Good Folk : Alex Cornell

Good Folk : Alex Cornell

NAME
Alex Cornell

WHERE ARE YOU FROM?
I am from Bethesda, Maryland. I usually say Washington DC because most people don’t know what Maryland is. I live in San Francisco now, having switched coasts, much to the dismay of my family.

WHAT DOES YOUR WORK CONSIST OF?
My work is divided into music and design. Most of the work I am doing these days is graphic design related, much of it for school assignments. I do a lot of freelance as well and the periodic personal project. I did a painting the other day—my first—and it was rather terrible. All combined together, I do design, music, film, and photography.

HOW DID YOU GET STARTED?
I got into graphic design about 2.5 years ago when I moved to San Francisco. Prior to that, I was a Psychology major focused on becoming famous as a musician. I was in a band and did a lot of the visual branding materials for shows and etc. This was how I got into design and learned that it was actually a profession. I knew absolutely nothing about it though, so I decided to go to school; I enrolled in the Academy of Art MFA Design program here in SF when I moved. I started working for ISO50 about 2 years ago as well, which has been a terrific experience. I wouldn’t say that this process is over though—I definitely still consider myself “getting started”.

WHAT IS THE BEST THING ABOUT WHAT YOU DO?
It’s hard to beat the feeling of creating something that you love out of nothing. There is a quote that I like, forget where it’s from, but it says, “All I want to be is someone who makes new things and thinks about them.” So there’s that, but my favorite thing is really crushing a guitar solo. The feeling of playing a really well executed guitar sololive is probably the best feeling in the world. Followed closely by singing in general. Design is great though, the victories are just more spread out over a longer creative process.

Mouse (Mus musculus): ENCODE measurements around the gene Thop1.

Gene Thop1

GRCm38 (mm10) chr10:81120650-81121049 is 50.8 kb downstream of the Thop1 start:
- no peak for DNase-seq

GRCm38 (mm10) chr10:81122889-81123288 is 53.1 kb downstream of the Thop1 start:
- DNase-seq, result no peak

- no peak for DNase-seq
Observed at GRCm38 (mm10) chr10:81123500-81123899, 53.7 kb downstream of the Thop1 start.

WHAT IS THE WORST THING ABOUT WHAT YOU DO?
Crippling depression when I can’t break through a creative wall. Not ‘actual’ depression, but a real feeling of periodic helplessness when the ideas aren’t coming. My mood is heavily correlated to my creative output, which can be problematic. That said, I usually need to reevaluate what I’ve done in a particular day and not hold an impossible standard for a good creative day—my conception of a “productive” day is a little distorted.

IF YOU WEREN’T (fill in the blank), WHAT WOULD YOU BE DOING?
If I weren’t a designer I would be a musician. If I weren’t a musician I would be a designer. If I weren’t either of these things I would be a photographer or a fashion designer. I am also curious how one becomes a “socialite”.

WHAT INSPIRES YOU?
Great work by other people simultaneously inspires me and scares the shit out of me. If I spend 20min looking through a design book  for example, I will become very inspired and also intimidated. This combination of excitement and terror usually gets me to do something cool. Pretty much anyone that has done something unique and exciting will get my creative heart beating. I watched Ken Robinson talk about education the other day and his unbelievable public speaking ability inspired me to finish the logo for my thesis project.